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Haley ignores truth about slavery and the politics of race, color and caste

Roger House

Republican presidential candidate Nikki Haley’s failure to identify slavery as the primary cause of the Civil War has created a firestorm. But the press is missing an important issue when reporting on the brouhaha — how the inclination of some Republicans to avoid recognizing facts of racial history can foster a subtle messaging of “colorism” in our politics.

Haley, for example, likes to speak of “freedom” and “rights” in the American experience, but neglects to include that they were once exclusive to white people. As such, she tends to overlook the experiences of the millions of Africans held in bondage — and how their labor and bodies made America an economic powerhouse.

In regard to the Civil War, her omission of slavery distorts the history of the state she governed, South Carolina, which proclaimed that slavery and its preservation was the central reason for its secession. In 1860, South Carolina leaders cited “an increasing hostility on the part of the non-slaveholding states to the institution of slavery” to justify secession. Other states of the Confederacy offered similar reasons for leaving the Union.

Haley’s reluctance to cite slavery as a primary cause of the war goes beyond political opportunism, however. It also creates a rationale for people to minimize the effects of racism today. And it can reinforce efforts to stigmatize the legitimate concerns of Black Americans in the eyes of voters.

Moreover, it can sanction the introduction of a politics of caste hierarchy by race and ethnicity — which is to say, a politics that implies Black Americans are somehow deficient in their understanding of America’s racial history in comparison to immigrants of color.

The mischaracterization of the effects of slavery and racism can promote social dynamics of color and caste common to India and countries with colonial histories. According to the Pew Research Center, the caste system of India is “a social hierarchy passed down through families, and it can dictate the professions a person can work in as well as aspects of their social lives, including whom they can marry …. [N]early all Indians today identify with a caste, regardless of their religion.”

Of course, the bias of color hierarchy has been known within the Black American community as well. But people have struggled mightily to understand the roots of its origins in slavery and its power in social status and opportunities today. This is a society where media portrayals of fair-skin standards of beauty and power are pervasive.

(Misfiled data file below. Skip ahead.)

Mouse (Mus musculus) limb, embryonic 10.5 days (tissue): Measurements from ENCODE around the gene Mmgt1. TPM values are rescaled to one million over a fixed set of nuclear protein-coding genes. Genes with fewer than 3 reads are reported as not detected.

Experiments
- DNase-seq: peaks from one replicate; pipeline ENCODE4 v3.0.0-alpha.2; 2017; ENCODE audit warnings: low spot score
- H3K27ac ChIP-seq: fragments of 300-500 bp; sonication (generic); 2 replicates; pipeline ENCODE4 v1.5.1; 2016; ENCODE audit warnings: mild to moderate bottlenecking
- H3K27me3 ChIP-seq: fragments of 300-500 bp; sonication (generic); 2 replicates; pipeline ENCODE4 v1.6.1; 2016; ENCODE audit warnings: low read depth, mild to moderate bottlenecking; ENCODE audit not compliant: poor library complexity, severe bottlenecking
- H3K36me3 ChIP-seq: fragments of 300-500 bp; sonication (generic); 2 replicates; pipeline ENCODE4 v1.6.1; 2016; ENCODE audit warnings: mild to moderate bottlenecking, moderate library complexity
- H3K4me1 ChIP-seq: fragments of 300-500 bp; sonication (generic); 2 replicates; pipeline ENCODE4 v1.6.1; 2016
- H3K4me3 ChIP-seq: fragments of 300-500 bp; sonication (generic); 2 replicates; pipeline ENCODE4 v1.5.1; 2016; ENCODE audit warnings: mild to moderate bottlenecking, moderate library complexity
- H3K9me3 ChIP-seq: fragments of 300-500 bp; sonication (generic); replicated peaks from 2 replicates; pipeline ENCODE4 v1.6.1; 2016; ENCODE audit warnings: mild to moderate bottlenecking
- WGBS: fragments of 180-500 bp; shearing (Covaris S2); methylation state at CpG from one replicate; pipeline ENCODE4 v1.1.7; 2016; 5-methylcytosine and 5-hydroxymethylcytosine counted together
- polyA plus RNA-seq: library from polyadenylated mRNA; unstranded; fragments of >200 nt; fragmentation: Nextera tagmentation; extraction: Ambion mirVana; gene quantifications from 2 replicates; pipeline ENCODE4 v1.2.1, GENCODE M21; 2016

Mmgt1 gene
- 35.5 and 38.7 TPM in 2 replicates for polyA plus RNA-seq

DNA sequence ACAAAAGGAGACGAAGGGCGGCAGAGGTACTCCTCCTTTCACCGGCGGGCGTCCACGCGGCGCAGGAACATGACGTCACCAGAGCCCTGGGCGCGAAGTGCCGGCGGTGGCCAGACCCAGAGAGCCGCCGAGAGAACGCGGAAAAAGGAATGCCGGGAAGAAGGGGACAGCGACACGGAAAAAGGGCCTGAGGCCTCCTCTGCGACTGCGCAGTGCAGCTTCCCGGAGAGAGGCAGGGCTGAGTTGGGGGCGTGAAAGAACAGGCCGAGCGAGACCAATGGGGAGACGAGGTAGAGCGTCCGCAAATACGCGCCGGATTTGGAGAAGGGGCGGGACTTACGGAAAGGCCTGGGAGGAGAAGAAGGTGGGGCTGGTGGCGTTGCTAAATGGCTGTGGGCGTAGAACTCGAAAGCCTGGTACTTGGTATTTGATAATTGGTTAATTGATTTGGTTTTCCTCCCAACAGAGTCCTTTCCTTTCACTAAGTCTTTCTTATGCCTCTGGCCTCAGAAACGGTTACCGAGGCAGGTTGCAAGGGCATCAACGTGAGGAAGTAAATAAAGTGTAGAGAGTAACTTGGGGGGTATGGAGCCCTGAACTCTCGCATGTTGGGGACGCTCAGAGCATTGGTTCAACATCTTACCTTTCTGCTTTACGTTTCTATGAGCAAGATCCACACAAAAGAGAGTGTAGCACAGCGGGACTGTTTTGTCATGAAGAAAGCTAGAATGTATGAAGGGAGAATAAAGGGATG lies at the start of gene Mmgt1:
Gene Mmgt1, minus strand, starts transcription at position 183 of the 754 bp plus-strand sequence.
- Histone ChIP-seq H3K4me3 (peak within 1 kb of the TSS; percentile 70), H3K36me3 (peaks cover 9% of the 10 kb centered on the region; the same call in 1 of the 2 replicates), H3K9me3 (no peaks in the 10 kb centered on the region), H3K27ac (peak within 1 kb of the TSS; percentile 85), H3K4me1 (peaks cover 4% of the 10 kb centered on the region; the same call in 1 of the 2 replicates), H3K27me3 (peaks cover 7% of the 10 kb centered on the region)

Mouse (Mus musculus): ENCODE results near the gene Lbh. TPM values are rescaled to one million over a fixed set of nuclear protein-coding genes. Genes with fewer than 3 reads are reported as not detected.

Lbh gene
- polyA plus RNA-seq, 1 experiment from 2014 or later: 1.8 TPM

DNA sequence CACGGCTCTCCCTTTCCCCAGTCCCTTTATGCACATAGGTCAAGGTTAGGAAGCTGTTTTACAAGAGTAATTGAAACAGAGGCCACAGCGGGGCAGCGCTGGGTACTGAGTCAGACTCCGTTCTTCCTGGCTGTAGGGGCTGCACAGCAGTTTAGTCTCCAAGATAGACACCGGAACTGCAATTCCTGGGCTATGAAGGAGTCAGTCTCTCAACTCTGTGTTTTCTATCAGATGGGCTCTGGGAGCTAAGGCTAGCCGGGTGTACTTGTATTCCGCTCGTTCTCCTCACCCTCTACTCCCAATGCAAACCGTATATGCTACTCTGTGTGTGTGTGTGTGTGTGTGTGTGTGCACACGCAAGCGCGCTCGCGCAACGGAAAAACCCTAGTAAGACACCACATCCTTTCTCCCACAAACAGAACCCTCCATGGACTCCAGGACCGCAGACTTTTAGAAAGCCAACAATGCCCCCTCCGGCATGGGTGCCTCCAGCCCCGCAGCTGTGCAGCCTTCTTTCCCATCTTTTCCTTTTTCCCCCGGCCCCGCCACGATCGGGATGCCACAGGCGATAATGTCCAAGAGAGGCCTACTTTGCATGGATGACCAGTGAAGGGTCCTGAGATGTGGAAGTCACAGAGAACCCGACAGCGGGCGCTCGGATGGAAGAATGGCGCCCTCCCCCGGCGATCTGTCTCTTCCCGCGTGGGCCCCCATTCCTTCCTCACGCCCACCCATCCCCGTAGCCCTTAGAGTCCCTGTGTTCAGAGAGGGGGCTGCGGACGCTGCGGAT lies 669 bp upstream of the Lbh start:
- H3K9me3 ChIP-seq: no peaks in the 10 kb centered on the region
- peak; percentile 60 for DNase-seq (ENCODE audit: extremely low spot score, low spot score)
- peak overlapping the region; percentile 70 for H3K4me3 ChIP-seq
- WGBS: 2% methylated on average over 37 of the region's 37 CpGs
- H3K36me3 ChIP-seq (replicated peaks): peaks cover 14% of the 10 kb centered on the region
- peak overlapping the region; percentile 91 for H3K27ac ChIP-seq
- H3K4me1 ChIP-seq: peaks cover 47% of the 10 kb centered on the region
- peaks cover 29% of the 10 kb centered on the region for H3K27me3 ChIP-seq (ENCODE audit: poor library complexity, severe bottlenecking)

Nikki Haley, born to parents from Punjab, India, is no doubt familiar with the baggage of caste in the treatment of servants in the Indian immigrant community. In California, for example, the evidence of caste discrimination was cause for a bill to ban the practice. While the bill was vetoed by California Gov. Gavin Newsom, it did shed light on how the mindset of caste is being brought to the U.S.

Supporters of Haley are quick to note that she was instrumental in the removal of the Confederate flag as governor of South Carolina. But it took the tragic murder of nine people by a white supremacist at Emanuel AME Church — and a national outcry — to push her to do the right thing. Moreover, after dealing with such a horrific act of racial violence, one would think she would be more upfront about the implications of slavery in America today.

Haley is not alone among Republican politicians of color willing to downplay the racial saga of Black Americans; a number of prominent politicians of Indian background have followed the playbook. Such efforts to diminish the realities of racism faced by Black people can be heard in the statements of GOP presidential candidate Vivek Ramaswamy, born in Ohio to immigrants of the Brahmin upper class.

There is little recourse to politicians willing to neglect or minimize the effects of America’s racial history. But there is a way to better prepare voters to respond to the appeals to a caste culture. As immigrant communities of color expand, Black American political leaders and their allies should be prepared to confront the challenge of color and caste politics.

Roger House is an author and associate professor of American Studies at Emerson College.